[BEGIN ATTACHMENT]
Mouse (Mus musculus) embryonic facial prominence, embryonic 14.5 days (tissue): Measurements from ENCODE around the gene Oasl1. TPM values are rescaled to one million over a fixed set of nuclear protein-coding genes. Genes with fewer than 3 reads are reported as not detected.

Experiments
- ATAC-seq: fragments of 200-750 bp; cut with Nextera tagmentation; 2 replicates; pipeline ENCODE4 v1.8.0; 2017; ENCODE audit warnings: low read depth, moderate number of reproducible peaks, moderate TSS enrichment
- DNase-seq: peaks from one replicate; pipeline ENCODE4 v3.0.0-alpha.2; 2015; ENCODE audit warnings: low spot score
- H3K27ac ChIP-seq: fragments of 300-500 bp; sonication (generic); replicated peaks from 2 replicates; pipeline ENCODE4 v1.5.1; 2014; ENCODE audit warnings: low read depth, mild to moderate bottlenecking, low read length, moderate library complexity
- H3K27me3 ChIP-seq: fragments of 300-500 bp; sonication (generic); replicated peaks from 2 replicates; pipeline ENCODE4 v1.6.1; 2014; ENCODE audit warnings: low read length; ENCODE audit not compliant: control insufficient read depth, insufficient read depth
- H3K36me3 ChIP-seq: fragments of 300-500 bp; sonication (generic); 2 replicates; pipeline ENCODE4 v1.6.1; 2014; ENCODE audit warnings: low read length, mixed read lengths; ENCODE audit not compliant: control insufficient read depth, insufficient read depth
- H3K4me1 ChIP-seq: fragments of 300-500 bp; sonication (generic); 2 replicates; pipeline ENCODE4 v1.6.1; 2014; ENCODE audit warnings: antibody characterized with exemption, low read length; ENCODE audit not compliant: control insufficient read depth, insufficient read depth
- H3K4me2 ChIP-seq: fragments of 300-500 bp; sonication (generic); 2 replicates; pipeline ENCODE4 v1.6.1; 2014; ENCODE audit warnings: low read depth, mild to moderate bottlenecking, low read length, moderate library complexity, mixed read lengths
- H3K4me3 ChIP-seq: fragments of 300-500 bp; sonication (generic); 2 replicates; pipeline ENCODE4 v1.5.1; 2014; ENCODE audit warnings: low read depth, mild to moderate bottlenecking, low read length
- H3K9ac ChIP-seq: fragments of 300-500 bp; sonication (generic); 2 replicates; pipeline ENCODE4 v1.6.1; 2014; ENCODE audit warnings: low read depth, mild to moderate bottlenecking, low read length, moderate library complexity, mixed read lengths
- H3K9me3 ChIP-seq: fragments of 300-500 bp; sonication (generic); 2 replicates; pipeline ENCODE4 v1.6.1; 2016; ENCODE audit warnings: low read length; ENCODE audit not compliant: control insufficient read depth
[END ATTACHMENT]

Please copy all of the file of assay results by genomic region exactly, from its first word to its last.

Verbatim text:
Mouse (Mus musculus) embryonic facial prominence, embryonic 14.5 days (tissue): Measurements from ENCODE around the gene Oasl1. TPM values are rescaled to one million over a fixed set of nuclear protein-coding genes. Genes with fewer than 3 reads are reported as not detected.

Experiments
- ATAC-seq: fragments of 200-750 bp; cut with Nextera tagmentation; 2 replicates; pipeline ENCODE4 v1.8.0; 2017; ENCODE audit warnings: low read depth, moderate number of reproducible peaks, moderate TSS enrichment
- DNase-seq: peaks from one replicate; pipeline ENCODE4 v3.0.0-alpha.2; 2015; ENCODE audit warnings: low spot score
- H3K27ac ChIP-seq: fragments of 300-500 bp; sonication (generic); replicated peaks from 2 replicates; pipeline ENCODE4 v1.5.1; 2014; ENCODE audit warnings: low read depth, mild to moderate bottlenecking, low read length, moderate library complexity
- H3K27me3 ChIP-seq: fragments of 300-500 bp; sonication (generic); replicated peaks from 2 replicates; pipeline ENCODE4 v1.6.1; 2014; ENCODE audit warnings: low read length; ENCODE audit not compliant: control insufficient read depth, insufficient read depth
- H3K36me3 ChIP-seq: fragments of 300-500 bp; sonication (generic); 2 replicates; pipeline ENCODE4 v1.6.1; 2014; ENCODE audit warnings: low read length, mixed read lengths; ENCODE audit not compliant: control insufficient read depth, insufficient read depth
- H3K4me1 ChIP-seq: fragments of 300-500 bp; sonication (generic); 2 replicates; pipeline ENCODE4 v1.6.1; 2014; ENCODE audit warnings: antibody characterized with exemption, low read length; ENCODE audit not compliant: control insufficient read depth, insufficient read depth
- H3K4me2 ChIP-seq: fragments of 300-500 bp; sonication (generic); 2 replicates; pipeline ENCODE4 v1.6.1; 2014; ENCODE audit warnings: low read depth, mild to moderate bottlenecking, low read length, moderate library complexity, mixed read lengths
- H3K4me3 ChIP-seq: fragments of 300-500 bp; sonication (generic); 2 replicates; pipeline ENCODE4 v1.5.1; 2014; ENCODE audit warnings: low read depth, mild to moderate bottlenecking, low read length
- H3K9ac ChIP-seq: fragments of 300-500 bp; sonication (generic); 2 replicates; pipeline ENCODE4 v1.6.1; 2014; ENCODE audit warnings: low read depth, mild to moderate bottlenecking, low read length, moderate library complexity, mixed read lengths
- H3K9me3 ChIP-seq: fragments of 300-500 bp; sonication (generic); 2 replicates; pipeline ENCODE4 v1.6.1; 2016; ENCODE audit warnings: low read length; ENCODE audit not compliant: control insufficient read depth